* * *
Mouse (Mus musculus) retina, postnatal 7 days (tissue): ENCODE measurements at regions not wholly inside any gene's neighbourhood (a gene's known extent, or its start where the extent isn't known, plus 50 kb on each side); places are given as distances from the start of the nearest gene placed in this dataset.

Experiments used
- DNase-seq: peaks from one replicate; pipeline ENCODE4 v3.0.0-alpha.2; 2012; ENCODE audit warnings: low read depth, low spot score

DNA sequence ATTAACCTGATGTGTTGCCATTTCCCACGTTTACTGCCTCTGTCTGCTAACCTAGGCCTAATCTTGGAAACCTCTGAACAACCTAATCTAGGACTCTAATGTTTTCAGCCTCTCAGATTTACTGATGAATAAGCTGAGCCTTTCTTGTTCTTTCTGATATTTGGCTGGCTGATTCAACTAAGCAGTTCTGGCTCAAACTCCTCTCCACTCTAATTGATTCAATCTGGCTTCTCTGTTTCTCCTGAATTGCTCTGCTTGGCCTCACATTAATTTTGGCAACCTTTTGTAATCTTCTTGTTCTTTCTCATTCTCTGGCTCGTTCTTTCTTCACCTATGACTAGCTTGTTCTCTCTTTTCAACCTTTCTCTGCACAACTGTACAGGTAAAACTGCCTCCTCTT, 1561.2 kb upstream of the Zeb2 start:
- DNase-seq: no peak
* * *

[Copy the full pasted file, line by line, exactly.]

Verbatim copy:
Mouse (Mus musculus) retina, postnatal 7 days (tissue): ENCODE measurements at regions not wholly inside any gene's neighbourhood (a gene's known extent, or its start where the extent isn't known, plus 50 kb on each side); places are given as distances from the start of the nearest gene placed in this dataset.

Experiments used
- DNase-seq: peaks from one replicate; pipeline ENCODE4 v3.0.0-alpha.2; 2012; ENCODE audit warnings: low read depth, low spot score

DNA sequence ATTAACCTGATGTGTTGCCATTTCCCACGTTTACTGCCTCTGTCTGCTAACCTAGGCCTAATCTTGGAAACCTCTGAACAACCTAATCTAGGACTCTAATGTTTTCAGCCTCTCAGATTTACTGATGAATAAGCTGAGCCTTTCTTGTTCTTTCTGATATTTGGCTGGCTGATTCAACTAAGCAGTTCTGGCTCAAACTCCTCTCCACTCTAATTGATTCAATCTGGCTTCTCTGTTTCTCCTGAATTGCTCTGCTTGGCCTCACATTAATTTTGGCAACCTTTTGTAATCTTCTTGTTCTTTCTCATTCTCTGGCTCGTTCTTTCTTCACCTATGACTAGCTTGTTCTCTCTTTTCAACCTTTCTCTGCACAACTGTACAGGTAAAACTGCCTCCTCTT, 1561.2 kb upstream of the Zeb2 start:
- DNase-seq: no peak